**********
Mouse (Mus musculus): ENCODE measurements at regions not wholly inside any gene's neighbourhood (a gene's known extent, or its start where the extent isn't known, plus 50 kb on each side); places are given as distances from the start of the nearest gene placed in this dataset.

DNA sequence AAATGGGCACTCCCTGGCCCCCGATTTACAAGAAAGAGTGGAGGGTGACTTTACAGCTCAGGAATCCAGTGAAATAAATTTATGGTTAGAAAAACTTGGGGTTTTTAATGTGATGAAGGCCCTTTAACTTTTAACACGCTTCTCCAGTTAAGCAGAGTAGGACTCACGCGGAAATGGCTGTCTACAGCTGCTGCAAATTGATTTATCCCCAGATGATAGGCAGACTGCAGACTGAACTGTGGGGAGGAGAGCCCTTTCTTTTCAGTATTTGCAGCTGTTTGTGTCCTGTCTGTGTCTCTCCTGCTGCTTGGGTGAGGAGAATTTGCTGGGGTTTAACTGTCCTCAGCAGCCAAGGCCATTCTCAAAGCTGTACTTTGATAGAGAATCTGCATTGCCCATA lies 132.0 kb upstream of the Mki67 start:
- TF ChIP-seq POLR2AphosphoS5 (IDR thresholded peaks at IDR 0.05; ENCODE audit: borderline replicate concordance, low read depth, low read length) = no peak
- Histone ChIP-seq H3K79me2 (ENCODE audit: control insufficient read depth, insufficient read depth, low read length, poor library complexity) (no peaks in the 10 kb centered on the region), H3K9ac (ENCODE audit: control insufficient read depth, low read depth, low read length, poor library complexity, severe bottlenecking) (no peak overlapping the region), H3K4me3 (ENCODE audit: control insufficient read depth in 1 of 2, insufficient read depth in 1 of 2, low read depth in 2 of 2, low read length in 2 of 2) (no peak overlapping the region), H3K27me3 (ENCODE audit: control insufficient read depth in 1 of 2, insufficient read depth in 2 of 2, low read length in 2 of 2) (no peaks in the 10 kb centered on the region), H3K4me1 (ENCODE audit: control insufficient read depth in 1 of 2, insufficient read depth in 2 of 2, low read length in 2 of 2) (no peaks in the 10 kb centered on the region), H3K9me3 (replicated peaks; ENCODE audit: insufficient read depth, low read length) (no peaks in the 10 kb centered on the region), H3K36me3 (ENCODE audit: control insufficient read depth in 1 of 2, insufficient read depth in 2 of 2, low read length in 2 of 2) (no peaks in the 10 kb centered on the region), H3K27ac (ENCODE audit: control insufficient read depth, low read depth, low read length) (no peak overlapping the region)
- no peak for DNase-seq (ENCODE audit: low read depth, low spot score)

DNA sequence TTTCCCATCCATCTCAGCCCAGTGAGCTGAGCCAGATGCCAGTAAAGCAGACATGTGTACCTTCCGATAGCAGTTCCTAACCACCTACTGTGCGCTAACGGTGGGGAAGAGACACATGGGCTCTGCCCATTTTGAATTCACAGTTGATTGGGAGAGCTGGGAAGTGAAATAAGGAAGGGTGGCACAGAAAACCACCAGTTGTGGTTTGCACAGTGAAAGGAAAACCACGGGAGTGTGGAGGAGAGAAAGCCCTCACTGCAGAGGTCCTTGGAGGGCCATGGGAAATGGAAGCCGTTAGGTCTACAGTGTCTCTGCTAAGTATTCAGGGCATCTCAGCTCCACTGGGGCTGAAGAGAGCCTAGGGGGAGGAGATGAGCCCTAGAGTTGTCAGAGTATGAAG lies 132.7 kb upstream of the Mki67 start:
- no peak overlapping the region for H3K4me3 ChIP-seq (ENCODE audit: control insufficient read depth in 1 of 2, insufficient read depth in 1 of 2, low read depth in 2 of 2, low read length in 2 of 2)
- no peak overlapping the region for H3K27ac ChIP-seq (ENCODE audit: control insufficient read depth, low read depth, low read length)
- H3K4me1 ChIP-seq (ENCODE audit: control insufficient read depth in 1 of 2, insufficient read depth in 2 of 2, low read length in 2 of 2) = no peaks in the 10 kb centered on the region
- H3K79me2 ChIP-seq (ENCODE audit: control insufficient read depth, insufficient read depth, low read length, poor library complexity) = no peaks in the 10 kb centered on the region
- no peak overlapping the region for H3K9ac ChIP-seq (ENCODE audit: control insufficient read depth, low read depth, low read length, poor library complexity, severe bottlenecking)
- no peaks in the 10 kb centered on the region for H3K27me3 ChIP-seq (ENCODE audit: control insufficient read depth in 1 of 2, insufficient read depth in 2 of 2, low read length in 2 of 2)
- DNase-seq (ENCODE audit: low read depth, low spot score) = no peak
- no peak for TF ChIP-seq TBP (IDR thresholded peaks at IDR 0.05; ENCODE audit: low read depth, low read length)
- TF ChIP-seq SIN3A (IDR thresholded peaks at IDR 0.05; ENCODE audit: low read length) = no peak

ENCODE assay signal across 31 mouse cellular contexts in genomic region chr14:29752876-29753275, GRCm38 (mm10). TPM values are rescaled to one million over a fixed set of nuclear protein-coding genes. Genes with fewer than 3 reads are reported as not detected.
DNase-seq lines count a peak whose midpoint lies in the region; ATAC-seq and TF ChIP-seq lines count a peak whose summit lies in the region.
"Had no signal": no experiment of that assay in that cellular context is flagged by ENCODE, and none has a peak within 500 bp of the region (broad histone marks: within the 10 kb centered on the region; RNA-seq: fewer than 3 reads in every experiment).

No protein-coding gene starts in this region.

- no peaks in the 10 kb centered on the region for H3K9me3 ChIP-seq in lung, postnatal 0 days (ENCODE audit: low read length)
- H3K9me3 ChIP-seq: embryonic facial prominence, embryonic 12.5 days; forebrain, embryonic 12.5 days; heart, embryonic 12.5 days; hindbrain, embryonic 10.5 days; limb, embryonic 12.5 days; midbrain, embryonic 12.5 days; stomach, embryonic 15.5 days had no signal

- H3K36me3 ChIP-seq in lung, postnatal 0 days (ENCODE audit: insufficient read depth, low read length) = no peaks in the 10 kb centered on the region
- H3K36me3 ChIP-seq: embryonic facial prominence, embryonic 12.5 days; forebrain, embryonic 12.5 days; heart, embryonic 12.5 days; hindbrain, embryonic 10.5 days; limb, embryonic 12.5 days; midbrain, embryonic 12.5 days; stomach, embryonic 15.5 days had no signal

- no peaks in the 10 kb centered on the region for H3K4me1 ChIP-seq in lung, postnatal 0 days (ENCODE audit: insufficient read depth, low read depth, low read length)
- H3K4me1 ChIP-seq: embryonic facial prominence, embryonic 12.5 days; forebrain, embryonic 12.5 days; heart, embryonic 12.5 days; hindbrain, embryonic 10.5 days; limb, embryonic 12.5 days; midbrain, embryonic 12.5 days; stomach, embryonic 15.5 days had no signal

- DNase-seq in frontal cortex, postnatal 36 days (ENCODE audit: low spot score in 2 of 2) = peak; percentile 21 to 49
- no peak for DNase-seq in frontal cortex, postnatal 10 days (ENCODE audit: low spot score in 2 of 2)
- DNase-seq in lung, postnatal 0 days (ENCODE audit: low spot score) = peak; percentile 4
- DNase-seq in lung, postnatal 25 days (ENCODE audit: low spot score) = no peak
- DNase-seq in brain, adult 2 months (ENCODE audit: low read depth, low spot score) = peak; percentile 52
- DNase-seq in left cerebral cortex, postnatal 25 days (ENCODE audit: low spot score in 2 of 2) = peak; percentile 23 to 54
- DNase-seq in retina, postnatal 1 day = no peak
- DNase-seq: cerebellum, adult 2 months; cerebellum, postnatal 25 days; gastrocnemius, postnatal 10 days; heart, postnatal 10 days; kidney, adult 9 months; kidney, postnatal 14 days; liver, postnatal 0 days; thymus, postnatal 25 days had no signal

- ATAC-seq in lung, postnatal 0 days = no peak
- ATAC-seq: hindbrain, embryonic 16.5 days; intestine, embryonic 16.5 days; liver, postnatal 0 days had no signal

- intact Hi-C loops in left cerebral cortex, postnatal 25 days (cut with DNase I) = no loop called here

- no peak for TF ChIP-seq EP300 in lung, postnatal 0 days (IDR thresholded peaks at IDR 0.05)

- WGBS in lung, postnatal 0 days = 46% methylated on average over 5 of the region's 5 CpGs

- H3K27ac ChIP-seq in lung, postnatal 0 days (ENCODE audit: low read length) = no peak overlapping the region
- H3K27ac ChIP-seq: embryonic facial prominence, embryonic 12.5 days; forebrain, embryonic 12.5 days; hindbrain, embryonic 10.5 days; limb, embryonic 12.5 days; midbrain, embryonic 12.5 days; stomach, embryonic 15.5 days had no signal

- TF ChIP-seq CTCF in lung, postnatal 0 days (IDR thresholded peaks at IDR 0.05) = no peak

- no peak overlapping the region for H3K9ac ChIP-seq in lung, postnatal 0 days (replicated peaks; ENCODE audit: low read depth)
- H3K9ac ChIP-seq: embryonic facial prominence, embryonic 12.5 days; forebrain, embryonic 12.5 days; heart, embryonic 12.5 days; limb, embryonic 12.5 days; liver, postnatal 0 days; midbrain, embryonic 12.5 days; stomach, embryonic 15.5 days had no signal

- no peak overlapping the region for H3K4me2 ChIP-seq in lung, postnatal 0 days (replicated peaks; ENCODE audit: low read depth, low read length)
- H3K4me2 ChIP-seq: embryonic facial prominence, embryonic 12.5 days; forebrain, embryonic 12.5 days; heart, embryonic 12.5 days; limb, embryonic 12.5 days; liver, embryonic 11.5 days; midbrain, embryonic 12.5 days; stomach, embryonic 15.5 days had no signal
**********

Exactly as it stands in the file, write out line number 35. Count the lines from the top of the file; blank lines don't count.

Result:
- ATAC-seq: hindbrain, embryonic 16.5 days; intestine, embryonic 16.5 days; liver, postnatal 0 days had no signal